The results showed that ACE2 expression level in the luminal subtype was positively correlated with CD8A and CD8B markers in CD8+ T cells, and CEACAM3, S100A12 in neutrophils (Table 1). We also found that ACE2 expression level in the basal subtype was positively correlated with SIGLEC5 and CSF3R markers in neutrophils. These relationships did not change even after adjusting for tumor purity and age. This further proves that the ACE2 expression is related to immune infiltration in breast cancer.
Table 1. Correlation analysis between ACE2 expression and different immune cell type markers.
|Gene markers||Basal-like||Luminal||HER2 enriched|
|CD8+ T cells||CD8A||0.124||1.5E-01||0.057||5.3E-01||0.120||1.6E-01||0.244||8.0E-10||0.132||2.0E-03||0.234||5.6E-09||-0.087||4.9E-01||-0.173||2.0E-01||-0.079||5.4E-01|
|NK cells, Natural killer cells; Th 1 cells, type I helper T cells; Treg, regulatory T cells; COR, r value of Spearman’s correlation; Purity, correlation adjusted by purity; Age correlation adjusted by age.|
Prognostic analysis of ACE2 expression in breast cancer based on immune cells
We have previously shown that ACE2 expression level was positively correlated with immune filtration in basal-like and luminal subtype of breast cancer, and ACE2 was corelated with prognosis in luminal B breast cancer. Based on these, we may conjecture that immune infiltration plays a potential role in the prognosis of luminal B breast cancer.
The Kaplan Meier plotter was further used for survival analysis based on related immune cells subgroup (Figure 4). Overall, we found that lower expression level of ACE2 was related to poorer prognosis of breast cancer in enriched CD8+ T cells (p=0.04), enriched CD4+ T cells (p=0.04) and enriched dendritic cells (p=0.04). In addition, for luminal subtype of breast cancer, lower expression level of ACE2 was related to poorer prognosis in enriched CD8+ T cells (p=0.038), which was consistent with the above analysis. The results for HER2 enriched subtype of breast cancer indicated that lower expression of ACE2 was related to poorer prognosis in enriched B cells (p=0.017). However, we found no significant correlation between ACE2 expression level and the prognosis of basal-like breast cancer. These results confirmed that lower ACE2 expression in luminal B breast cancer may worsen prognosis partially through immune infiltration.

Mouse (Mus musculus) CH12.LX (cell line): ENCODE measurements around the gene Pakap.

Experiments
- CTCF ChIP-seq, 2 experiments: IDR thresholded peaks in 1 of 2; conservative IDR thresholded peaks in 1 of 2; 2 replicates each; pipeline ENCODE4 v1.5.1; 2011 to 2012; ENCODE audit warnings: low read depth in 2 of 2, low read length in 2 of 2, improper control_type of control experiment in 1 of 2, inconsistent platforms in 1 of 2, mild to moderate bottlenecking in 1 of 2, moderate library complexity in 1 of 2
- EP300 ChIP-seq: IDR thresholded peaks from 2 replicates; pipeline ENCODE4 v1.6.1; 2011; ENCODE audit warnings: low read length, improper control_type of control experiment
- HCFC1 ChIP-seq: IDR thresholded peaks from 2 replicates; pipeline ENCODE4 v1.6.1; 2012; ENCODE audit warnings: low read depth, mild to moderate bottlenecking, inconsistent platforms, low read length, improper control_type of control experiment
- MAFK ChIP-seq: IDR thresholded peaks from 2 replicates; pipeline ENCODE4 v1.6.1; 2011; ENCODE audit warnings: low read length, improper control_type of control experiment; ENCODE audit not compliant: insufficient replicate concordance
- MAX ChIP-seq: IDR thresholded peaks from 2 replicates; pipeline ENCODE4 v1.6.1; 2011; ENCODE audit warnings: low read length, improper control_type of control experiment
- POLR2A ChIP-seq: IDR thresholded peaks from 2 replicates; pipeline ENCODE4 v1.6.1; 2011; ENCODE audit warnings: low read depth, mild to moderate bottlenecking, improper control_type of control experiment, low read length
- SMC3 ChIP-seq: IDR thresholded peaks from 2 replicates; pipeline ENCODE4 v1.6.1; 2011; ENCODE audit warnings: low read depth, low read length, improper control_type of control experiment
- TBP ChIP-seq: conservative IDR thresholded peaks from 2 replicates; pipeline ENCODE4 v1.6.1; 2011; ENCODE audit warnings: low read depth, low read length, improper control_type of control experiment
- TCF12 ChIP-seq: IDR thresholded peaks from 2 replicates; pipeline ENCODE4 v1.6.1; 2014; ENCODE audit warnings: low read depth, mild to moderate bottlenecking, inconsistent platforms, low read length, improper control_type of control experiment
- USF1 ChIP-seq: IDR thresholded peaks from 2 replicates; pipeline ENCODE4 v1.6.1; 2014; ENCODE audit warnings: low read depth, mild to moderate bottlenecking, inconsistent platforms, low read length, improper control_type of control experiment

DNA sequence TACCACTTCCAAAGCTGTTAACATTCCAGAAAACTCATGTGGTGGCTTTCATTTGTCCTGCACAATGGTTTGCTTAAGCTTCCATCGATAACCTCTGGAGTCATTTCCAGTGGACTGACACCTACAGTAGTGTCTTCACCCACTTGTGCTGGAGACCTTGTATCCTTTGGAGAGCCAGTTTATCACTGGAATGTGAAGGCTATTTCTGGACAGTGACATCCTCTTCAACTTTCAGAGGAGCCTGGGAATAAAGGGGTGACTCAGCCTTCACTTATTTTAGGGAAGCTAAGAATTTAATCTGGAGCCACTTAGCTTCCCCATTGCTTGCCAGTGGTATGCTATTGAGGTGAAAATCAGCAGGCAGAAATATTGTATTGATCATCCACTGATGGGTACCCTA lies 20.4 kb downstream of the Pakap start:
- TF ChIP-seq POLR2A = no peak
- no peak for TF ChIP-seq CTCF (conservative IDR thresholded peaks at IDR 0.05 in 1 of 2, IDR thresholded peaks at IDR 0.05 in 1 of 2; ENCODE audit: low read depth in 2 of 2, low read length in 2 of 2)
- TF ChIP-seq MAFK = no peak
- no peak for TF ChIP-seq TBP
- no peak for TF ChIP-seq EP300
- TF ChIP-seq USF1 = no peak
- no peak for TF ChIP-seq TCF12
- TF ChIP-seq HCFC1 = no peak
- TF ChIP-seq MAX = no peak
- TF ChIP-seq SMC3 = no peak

Figure 4. Comparison of survival curves of the high and low expression of ACE2 in different subtypes of breast cancer based on immune cells subgroups. For luminal subtype of breast cancer, lower expression level of ACE2 was related to poorer prognosis in enriched CD8+ T cells. The results for HER2 enriched subtype of breast cancer indicated that lower expression of ACE2 was related to poorer prognosis in enriched B cells.
SARS-CoV-2 infection may decrease the expression of ACE2
In the pathogenesis of SARS-CoV as well as SARS-CoV-2, ACE2 is not only a receptor for viral entry into the host, but also protects against lung injury. It is meaningful to investigate the expression of ACE2 in breast cancer after SARS-CoV-2 infection. SARS-CoV-2 and SARS-CoV spinous proteins share 76.5% homology in amino acid sequence. The expression level change of ACE2 in cells or animals infected with SARS-CoV can be used as a reference for SARS-CoV-2. We analyzed GSE30589 and GSE52920 datasets from GEO database, which investigated the change of ACE2 expression in Vero E6 cells and mice lung after SARS-CoV infection. The results showed that the expression of ACE2 in animal cells and mouse lung decreased significantly compared with the control group (Figure 5). These data suggest that SARS-CoV-2 infection may decrease the expression level of ACE2 in breast cancer.
In present study, we used bioinformatics methods to first analyze changes in the expression level of ACE2 mRNA in breast cancer. Then we studied the potential role of ACE2 in the prognosis of different subtypes of breast cancer, and then found that the ACE2 expression was related to immune infiltration, and further analyzed the relationship between immune infiltration and the prognosis of different subtypes. Finally, we studied the prognosis of breast cancer patients after SARS-CoV-2 infection.